M. N. Patel, Williams, R. D., May, R. A., Uchida, H., Stevenson, K. J., and Johnston, K. P., “Electrophoretic Deposition of Au Nanocrystals inside Perpendicular Mesochannels of TiO2,” Chemistry of Materials, vol. 20, pp. 6029-6040, 2008. Publisher's VersionAbstract
Au nanocrystals stabilized by dodecanethiol were deposited into 100-150 run thick TiO2, films with evenly spaced perpendicular nanopillars and mesochannels oil the order of 10 nm supported oil conducting ITO/glass electrodes. Electrophoretic deposition was used to enhance nanocrystal deposition within the mesoporous TiO2 film. X-ray photoelectron spectroscopy (XPS), scanning electron microscopy with energy dispersive X-ray (EDX), UV-vis spectroscopy, variable-angle spectroscopic ellipsometry (VASE). and scanning Surface potential microscopy (SSPM) were used to characterize the resulting Au nanocrystal/ TiO, composites. Au nanocrystal loadings reached 21 wt % and were not kinetically limited at 10 min, relative to depositions performed for 20 h. Both VASE Measurements of the anisotropy of the imaginary refractive index, k, and X-ray photoelectron spectroscopy (XPS) depth profiling Studies indicate that Au nanocrystals are dispersed within the vertically aligned mesopores and distributed throughout the film. The mean penetration depth of a single nanocrystal penetrating inside the film is described with I model in terms of the electric field and a local deposition rate constant, which is influenced by ligand binding and architecture oil the nanocrystal surface.
J. M. Tam, McConville, J. T., Williams, R. O., and Johnston, K. P., “Amorphous Cyclosporin Nanodispersions for Enhanced Pulmonary Deposition and Dissolution,” Journal of Pharmaceutical Sciences, vol. 97, pp. 4915-4933, 2008. Publisher's VersionAbstract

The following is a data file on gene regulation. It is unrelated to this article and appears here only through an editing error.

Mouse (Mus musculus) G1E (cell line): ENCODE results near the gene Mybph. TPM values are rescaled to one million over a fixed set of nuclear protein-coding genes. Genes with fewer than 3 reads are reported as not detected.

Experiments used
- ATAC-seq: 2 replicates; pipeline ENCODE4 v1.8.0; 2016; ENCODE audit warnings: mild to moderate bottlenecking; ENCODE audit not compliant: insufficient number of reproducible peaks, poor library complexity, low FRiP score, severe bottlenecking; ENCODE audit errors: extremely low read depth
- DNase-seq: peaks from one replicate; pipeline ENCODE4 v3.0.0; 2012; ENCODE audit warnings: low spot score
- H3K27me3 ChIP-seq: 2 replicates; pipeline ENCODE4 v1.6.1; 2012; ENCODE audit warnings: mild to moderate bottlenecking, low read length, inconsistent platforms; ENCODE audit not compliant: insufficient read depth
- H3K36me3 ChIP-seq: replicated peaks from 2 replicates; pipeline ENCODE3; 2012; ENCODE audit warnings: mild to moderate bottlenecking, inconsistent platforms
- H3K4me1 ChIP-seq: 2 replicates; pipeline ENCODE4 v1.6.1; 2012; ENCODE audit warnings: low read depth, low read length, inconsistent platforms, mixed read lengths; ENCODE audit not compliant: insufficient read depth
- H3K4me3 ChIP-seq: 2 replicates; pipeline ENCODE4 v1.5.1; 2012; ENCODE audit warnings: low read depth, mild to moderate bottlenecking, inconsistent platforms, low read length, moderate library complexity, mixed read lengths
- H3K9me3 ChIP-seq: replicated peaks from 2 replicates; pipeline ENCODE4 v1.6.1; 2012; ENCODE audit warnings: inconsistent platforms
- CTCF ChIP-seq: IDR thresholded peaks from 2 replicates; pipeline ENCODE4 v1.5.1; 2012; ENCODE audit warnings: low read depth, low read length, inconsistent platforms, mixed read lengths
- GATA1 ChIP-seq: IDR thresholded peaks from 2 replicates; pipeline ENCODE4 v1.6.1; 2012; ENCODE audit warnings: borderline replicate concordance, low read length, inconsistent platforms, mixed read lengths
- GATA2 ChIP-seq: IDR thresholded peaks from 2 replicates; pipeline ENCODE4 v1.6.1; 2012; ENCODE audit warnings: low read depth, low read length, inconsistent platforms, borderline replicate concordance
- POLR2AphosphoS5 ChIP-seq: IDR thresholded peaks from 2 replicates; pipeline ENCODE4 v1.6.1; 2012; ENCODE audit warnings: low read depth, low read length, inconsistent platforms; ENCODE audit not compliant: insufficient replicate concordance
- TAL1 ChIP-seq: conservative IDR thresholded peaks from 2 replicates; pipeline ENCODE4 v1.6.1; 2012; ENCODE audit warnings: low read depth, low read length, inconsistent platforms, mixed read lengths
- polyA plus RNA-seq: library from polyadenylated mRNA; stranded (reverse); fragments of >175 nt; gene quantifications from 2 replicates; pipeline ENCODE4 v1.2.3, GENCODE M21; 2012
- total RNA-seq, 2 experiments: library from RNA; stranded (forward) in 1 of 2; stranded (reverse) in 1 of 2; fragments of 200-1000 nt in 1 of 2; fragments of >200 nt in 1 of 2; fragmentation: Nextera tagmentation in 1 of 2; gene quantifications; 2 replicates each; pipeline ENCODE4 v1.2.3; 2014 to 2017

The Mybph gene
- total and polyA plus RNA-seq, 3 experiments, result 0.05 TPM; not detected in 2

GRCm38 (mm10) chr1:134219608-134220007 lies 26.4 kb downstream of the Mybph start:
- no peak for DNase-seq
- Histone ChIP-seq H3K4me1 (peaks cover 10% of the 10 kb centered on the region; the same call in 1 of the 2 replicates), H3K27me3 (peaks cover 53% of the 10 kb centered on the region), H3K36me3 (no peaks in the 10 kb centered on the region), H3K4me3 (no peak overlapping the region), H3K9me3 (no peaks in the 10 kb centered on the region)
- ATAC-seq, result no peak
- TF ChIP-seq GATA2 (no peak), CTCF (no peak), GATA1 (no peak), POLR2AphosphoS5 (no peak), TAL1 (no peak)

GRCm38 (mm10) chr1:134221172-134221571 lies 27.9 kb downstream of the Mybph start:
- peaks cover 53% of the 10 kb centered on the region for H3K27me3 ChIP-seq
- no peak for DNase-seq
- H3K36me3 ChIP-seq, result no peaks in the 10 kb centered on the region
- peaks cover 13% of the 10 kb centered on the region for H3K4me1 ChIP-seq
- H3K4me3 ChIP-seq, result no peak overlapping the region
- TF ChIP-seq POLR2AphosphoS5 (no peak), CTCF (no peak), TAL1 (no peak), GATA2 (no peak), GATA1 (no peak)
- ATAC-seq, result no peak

Aqueous colloidal dispersions of amorphous cyclosporin A (CsA) nanoparticles, intended for pulmonary delivery, were formed by antisolvent precipitation and stabilized with 10% polysorbate 80. Dissolution of the dispersion of CsA nanoparticles produced supersaturation values 18 times the aqueous equilibrium solubility. Nebulization of the dispersion to mice produced therapeutic lung levels and systemic concentrations below toxic limits. The sizes of the aerosolized aqueous droplets are optimal for deep lung deposition, whereas the amorphous drug nanoparticles facilitate rapid dissolution. A dissolution/permeation model was developed to characterize the effects of particle size, solubility, and drug dose on the absorption half-lives of poorly water soluble drugs in the alveolar epithelium. For crystalline 3 mu m particles with a solubility of 1 mu g/mL, the half-life for absorption was estimated to be 500 min. The half-life may be reduced to less than I min by increasing the solubility by a factor of 100 with an amorphous form as well as by decreasing the particle size 10-fold. The in vitro and in vivo data, as well as the dissolution/permeation model, indicate that nebulization of amorphous nanoparticle suspensions has the potential to enhance lung epithelial absorption markedly for poorly water soluble drugs, relative to respiratory delivery of crystalline, micron-sized particles. (C) 2008 Wiley-Liss, Inc. and the American Pharmacists Association J Pharm Sci 97:4915-4933, 2008